Inexpensive Improvements When Preparing Your Home for Sale – Part Two

Yesterday, I discussed Part I of inexpensive improvements you can do to have the best curb appeal when preparing your home for sale.  Click here if you didn’t see it.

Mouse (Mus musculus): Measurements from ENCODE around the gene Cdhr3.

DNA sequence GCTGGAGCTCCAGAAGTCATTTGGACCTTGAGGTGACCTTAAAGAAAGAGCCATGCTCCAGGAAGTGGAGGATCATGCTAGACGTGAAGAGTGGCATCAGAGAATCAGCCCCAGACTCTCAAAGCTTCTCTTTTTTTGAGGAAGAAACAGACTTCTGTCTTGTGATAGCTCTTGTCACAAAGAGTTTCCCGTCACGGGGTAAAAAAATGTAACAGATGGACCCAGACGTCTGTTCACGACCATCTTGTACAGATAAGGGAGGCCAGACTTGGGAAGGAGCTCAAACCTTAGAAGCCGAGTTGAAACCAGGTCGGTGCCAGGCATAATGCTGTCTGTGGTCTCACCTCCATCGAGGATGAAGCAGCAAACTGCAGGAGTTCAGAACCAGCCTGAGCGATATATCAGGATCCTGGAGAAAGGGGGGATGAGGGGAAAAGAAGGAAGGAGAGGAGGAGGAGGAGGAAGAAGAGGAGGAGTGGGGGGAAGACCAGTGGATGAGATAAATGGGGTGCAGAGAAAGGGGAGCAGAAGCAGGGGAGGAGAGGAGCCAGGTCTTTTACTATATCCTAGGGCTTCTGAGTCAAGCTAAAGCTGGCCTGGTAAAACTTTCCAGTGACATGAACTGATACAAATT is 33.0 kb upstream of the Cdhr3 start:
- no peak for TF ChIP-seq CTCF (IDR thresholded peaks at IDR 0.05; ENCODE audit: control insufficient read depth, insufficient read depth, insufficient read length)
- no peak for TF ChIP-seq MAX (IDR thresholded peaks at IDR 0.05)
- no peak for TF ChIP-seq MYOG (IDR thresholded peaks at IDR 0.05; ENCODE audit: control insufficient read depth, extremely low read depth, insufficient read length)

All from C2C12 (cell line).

A great, inexpensive weekend project that will bond a couple faster than anything else is tile.  Yes, guys, I said tile.  Many hardware stores have “How To” classes and you have many great sites on the internet to help you, try the DIY site for one.  Due to the small square footage of a bathroom you’ll stay within your budget & you will have an enormous impact on a buyer when they see you’ve updated but only you will know how fiscally responsible you were in achieving that great look.  Get rid of that old wallpaper that Grandma really thinks is pretty because it reminds her of her youth.  That should be a red flag.  Forget that, it should be a huge neon sign with a blow horn telling you to Rip It Down and if nothing else, paint the room a very neutral but warm color.  A light mushroom color always works.  I love, love, love showing a home that has the smallest trace of a fresh paint smell.  Ain’t nothin’ like it.  Amp up your light fixtures throughout the house and max them out.  Buyers like light!  Showem’ what ya got.  Soft mood lighting is great for a romantic evening, not so much when you’re trying to sell.  Since we know that kitchens and baths with improvements are the top two areas that sell a home and allows for about 80% recoup on that expense, doesn’t it make sense to look at yours from a non-emotional point of view to really get to the heart of what is reasonable for you to do, both with your budget and time allowed.   Also, don’t overlook your neighborhood and what level of improvements most of those have.  In some areas, rejuvenating by replacing old laminate may be all you need to do, however, other neighborhoods may have solid surfaces or granite.  Depending on your budget, think strongly about granite as most of it is competitively priced to match corian costs and what chef wouldn’t love a kitchen with granite?  Spend a few hours on a Sunday and check out open houses in your area to see what’s “under the hood” of your competition.  If you’re in an upper end neighborhood, it’s a good chance you’ll need to put in granite to stay with current trends and value.  You don’t want to be the big fish in the little pond though.  Stay reasonable in your improvements.  And lastly, check all your windows for functionality.  Buyers really do open and close windows.  I see it more times than not.  If it’s stuck or half goes up while the other half stays put, it’s always such a treat to see the expression on my client’s faces.  So, oil them if needed, but do clean them.  Put new weather stripping on your doors.  A significant portion of buyers are looking for energy efficient homes.  Make it more comfortable for you while you’re occupying it but make your property the one that buyer’s will put the offer in on by being the shiniest apple in the neighborhood.  For further information or any questions on Naples real estate please contact Ruth Bethem at or direct at 239-777-7007 or toll free 877-777-7545.